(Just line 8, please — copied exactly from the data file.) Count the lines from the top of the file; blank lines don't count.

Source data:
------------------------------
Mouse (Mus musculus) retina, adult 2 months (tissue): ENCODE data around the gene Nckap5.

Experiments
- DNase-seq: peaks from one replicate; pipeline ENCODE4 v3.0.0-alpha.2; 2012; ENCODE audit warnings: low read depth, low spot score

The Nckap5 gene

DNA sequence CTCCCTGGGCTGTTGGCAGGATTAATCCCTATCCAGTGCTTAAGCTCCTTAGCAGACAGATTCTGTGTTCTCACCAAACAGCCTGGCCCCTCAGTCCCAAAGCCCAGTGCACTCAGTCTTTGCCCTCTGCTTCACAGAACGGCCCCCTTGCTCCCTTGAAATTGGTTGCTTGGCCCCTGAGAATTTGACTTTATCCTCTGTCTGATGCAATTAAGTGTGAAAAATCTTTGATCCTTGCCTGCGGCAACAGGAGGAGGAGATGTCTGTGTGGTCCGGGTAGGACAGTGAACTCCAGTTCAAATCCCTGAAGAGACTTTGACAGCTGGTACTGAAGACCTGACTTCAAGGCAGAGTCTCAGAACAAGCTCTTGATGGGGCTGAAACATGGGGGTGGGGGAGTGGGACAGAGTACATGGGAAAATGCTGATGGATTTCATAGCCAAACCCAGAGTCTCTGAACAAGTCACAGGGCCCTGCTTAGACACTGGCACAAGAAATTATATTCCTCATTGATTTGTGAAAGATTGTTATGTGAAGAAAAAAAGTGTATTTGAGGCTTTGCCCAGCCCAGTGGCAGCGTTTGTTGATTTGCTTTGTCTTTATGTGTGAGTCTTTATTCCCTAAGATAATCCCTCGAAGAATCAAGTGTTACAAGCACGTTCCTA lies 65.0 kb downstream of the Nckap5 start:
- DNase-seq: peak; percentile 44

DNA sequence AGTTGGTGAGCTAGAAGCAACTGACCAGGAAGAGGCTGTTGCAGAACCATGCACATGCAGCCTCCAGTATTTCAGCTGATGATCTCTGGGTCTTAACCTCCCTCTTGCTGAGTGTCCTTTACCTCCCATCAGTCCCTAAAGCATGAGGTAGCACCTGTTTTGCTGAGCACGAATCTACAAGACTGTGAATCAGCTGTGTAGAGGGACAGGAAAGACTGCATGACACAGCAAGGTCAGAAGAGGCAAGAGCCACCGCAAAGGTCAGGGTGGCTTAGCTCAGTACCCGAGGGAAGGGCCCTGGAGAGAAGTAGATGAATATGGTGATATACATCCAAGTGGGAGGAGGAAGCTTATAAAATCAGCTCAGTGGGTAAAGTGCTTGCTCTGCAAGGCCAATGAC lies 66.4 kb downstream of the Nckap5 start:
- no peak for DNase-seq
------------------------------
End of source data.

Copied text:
- no peak for DNase-seq